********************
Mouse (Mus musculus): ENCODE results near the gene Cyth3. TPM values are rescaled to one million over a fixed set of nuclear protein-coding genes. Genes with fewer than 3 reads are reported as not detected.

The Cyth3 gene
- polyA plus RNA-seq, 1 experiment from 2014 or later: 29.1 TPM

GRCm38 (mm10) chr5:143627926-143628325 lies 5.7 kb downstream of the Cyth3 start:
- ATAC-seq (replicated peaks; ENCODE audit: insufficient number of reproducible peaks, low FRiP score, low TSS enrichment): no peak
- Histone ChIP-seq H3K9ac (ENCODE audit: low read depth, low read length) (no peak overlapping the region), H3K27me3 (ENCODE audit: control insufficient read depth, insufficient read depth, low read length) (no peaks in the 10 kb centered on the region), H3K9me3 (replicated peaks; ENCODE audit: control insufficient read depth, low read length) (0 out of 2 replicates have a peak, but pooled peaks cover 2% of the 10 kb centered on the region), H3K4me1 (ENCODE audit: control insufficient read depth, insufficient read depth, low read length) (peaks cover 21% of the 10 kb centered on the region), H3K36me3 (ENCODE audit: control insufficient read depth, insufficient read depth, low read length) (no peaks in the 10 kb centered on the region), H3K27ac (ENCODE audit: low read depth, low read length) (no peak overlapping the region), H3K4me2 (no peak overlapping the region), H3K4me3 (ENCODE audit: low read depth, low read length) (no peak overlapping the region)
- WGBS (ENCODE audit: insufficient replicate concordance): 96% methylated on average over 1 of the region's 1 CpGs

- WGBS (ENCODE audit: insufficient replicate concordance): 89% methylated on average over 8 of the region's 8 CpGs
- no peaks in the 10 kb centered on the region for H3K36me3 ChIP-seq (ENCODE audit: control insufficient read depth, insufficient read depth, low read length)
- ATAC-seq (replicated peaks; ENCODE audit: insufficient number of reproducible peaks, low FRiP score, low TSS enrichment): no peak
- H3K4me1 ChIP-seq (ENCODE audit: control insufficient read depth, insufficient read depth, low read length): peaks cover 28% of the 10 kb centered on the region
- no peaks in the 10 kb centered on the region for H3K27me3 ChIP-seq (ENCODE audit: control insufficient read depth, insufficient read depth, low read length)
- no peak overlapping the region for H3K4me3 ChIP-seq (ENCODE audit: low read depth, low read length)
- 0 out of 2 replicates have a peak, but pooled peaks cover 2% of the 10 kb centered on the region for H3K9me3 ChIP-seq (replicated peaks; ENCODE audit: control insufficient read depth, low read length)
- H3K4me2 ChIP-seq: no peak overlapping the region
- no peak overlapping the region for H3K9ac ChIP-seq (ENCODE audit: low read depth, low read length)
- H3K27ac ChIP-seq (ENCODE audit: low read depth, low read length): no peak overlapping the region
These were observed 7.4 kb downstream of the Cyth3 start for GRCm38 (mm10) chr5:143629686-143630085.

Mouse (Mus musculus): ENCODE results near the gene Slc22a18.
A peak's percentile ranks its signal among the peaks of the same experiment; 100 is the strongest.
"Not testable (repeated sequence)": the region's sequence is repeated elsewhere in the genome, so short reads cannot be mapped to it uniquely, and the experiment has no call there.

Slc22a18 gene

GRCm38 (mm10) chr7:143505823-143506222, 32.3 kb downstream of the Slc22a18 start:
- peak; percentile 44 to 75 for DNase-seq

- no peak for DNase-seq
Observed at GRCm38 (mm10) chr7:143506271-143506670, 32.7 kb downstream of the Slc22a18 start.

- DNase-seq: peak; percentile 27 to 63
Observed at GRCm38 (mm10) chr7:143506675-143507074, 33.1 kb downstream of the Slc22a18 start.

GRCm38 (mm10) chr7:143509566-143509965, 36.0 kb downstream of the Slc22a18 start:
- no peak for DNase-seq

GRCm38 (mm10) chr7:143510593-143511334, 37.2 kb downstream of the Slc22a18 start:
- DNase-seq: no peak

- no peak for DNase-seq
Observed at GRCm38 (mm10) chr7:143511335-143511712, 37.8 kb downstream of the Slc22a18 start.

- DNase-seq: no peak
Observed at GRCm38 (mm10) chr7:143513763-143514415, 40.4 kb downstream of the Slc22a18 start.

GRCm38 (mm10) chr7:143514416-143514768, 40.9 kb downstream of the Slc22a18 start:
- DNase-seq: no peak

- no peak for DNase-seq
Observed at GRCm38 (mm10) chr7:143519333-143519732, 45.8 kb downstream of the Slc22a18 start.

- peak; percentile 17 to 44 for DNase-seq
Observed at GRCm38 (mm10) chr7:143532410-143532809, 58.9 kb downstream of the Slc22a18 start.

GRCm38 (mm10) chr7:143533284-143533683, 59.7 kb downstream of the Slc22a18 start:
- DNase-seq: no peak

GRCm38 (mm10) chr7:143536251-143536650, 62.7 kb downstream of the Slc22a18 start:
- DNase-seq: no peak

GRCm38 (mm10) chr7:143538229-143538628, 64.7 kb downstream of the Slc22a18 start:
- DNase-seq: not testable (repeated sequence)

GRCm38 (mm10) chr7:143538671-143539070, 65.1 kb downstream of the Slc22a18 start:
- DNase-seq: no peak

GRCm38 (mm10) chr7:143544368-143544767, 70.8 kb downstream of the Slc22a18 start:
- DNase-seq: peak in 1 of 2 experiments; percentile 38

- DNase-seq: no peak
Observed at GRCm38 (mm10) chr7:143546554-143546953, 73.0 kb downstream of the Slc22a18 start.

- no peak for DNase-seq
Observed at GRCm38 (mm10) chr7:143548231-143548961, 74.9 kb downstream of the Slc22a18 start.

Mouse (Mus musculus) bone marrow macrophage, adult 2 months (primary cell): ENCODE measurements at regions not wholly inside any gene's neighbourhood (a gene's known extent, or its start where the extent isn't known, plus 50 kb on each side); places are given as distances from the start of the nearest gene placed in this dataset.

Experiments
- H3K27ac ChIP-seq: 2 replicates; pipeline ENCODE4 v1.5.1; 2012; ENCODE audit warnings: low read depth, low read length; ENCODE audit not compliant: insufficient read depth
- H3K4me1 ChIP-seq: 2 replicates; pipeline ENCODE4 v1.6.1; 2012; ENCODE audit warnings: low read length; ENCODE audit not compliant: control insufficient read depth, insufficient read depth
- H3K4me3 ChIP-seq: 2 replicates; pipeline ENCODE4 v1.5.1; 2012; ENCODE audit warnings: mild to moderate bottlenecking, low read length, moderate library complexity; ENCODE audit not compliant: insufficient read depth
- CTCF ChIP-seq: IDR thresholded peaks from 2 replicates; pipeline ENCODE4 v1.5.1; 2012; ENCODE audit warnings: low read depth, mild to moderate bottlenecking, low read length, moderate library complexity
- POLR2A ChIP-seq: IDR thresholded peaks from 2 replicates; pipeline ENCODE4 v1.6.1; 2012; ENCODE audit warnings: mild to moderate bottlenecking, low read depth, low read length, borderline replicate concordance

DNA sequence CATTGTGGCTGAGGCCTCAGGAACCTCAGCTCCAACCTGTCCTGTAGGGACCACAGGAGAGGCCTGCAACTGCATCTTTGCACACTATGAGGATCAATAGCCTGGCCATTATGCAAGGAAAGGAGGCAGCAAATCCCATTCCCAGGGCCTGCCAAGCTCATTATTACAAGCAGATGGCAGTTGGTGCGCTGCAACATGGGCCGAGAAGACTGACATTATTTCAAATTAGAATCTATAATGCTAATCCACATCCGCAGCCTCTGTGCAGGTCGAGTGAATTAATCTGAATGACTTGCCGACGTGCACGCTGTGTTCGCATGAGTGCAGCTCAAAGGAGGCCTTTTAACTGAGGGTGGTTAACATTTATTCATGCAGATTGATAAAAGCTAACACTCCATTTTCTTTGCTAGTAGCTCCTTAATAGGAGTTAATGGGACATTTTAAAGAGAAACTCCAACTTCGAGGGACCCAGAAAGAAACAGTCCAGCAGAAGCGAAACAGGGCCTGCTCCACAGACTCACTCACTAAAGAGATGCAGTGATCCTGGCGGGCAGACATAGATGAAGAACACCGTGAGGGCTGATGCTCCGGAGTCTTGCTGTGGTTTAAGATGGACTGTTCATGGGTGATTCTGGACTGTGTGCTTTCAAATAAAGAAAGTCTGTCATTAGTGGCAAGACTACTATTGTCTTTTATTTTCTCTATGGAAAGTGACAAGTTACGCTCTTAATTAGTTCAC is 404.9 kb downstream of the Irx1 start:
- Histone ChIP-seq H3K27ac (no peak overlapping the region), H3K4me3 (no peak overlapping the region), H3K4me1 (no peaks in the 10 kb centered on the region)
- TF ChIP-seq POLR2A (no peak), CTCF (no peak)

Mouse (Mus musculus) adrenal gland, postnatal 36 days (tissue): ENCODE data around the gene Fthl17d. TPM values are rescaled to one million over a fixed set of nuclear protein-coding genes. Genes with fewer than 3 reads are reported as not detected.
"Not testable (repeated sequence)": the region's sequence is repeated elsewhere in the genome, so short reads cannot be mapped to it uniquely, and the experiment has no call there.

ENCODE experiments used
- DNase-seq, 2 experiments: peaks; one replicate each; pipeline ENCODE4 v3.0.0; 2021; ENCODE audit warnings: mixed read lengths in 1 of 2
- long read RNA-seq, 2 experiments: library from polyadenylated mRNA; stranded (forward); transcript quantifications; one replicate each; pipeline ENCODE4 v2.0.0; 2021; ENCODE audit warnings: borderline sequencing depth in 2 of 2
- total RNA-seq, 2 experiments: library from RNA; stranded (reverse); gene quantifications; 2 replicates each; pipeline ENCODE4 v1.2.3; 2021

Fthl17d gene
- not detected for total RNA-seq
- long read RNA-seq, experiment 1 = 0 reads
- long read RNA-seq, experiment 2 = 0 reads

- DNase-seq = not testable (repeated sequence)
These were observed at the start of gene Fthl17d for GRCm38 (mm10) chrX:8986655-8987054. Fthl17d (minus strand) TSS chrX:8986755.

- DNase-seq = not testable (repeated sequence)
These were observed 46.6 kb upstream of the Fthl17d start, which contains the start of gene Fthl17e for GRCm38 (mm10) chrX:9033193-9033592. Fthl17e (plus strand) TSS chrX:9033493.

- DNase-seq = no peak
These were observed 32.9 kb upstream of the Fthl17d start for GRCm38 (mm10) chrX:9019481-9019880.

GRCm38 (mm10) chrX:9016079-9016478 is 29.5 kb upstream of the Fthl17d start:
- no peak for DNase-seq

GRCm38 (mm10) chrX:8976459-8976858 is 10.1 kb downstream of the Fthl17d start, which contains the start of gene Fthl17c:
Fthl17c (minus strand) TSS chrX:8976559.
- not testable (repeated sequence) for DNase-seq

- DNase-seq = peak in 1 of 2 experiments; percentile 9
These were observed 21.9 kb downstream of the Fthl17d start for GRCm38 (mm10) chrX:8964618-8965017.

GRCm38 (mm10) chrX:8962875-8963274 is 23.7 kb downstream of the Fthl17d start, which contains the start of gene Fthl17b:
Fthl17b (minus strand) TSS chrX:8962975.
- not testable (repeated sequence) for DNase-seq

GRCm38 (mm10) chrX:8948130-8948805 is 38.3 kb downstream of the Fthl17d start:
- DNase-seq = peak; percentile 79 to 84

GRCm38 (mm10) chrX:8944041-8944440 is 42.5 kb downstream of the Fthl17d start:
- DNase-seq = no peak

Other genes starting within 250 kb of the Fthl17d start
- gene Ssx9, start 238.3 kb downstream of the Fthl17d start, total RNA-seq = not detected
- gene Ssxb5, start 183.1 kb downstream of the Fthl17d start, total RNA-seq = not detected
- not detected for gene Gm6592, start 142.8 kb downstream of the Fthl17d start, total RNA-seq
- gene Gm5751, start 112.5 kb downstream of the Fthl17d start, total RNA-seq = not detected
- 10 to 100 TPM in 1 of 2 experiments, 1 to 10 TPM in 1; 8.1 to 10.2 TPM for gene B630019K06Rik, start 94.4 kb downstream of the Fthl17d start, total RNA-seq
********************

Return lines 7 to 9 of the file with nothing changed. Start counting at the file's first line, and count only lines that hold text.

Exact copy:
- WGBS (ENCODE audit: insufficient replicate concordance): 96% methylated on average over 1 of the region's 1 CpGs

- WGBS (ENCODE audit: insufficient replicate concordance): 89% methylated on average over 8 of the region's 8 CpGs
- no peaks in the 10 kb centered on the region for H3K36me3 ChIP-seq (ENCODE audit: control insufficient read depth, insufficient read depth, low read length)